"It's hard to remember how we coped before going digital."

Celtest managed to free up 2,000 hours in efficiencies as a result of Superfast Cymru's support for Businesses. Find out how.

2. Effaith bod yn ddigidol

The advent of Superfast Broadband and Cloud computing means that small manufacturers now have access to the latest process management software without having to spend much at all. In addition to reducing internal overhead for Information Technology (IT), modern Cloud computing means:

  • That computing resources can be easily expanded or reduced according to demand
  • That computing resources can be presented as services, rather than having to insert them within a manufacturer's business
  • That manufacturers only pay for the resources they use.

Do you want to reduce the stress of running your business? Register for our free workshop called Online Tools to Grow Your Business.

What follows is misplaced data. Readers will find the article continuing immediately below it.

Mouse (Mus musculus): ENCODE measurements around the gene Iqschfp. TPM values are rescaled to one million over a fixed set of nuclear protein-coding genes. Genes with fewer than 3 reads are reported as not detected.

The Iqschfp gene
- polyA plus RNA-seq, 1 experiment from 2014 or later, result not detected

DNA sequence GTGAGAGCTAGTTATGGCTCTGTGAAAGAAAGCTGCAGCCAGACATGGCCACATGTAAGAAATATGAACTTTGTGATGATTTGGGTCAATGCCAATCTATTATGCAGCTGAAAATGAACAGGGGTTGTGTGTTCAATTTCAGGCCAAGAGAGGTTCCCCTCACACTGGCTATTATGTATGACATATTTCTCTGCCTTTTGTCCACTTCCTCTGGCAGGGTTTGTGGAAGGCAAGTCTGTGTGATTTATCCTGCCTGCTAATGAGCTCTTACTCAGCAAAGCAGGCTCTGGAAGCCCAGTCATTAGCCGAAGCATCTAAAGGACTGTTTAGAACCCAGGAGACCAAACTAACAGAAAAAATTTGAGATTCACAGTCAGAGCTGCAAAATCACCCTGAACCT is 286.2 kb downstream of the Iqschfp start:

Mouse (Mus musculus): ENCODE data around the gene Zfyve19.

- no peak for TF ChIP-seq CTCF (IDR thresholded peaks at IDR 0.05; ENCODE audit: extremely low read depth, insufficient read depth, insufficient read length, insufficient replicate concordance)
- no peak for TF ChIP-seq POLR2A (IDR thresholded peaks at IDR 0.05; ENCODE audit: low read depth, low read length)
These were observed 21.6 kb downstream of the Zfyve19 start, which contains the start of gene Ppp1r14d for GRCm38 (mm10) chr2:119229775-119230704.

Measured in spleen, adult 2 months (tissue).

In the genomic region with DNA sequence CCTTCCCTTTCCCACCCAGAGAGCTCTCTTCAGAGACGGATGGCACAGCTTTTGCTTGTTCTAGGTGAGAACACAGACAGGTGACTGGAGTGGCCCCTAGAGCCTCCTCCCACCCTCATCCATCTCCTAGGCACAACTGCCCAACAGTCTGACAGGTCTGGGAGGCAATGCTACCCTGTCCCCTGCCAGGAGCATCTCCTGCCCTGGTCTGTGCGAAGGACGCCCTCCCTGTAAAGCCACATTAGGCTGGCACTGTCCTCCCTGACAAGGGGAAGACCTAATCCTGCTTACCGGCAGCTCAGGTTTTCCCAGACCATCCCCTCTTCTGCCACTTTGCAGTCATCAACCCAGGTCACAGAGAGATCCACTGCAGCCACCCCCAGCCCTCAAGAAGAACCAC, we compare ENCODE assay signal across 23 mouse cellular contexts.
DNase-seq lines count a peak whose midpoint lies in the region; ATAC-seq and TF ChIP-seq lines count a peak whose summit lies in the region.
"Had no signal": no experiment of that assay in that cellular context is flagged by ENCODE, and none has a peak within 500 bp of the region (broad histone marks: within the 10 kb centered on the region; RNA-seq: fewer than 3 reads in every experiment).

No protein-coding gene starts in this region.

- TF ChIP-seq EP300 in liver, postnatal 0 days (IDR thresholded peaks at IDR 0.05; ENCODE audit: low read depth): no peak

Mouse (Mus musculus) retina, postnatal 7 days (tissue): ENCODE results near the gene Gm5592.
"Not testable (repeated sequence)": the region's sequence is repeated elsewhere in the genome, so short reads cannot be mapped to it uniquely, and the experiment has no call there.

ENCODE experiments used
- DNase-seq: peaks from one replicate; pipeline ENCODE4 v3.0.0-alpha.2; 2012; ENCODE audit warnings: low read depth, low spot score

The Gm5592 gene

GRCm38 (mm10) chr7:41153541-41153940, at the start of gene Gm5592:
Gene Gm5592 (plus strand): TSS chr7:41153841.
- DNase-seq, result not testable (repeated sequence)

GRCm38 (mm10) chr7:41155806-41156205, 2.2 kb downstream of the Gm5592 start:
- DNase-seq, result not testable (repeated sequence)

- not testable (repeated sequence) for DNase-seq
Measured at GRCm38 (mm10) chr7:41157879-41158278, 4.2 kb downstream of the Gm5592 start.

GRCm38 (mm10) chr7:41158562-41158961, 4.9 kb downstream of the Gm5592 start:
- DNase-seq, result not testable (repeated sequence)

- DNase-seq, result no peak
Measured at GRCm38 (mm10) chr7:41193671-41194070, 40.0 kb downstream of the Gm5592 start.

3. Y buddion i weithgynhyrchwyr

Faster to market: traditional IT systems could take a long time to implement. Cloud-based systems can be installed very quickly.

Access to more powerful applications: in the past, only the big companies could afford these. SMEs can now afford to access some of the most sophisticated applications which means the competition is fairer.

Increased agility: SMEs can respond faster to changing trends without having to invest in new IT infrastructure.

Improved innovation: Access to the latest digital technology can help support the development of new products and processes.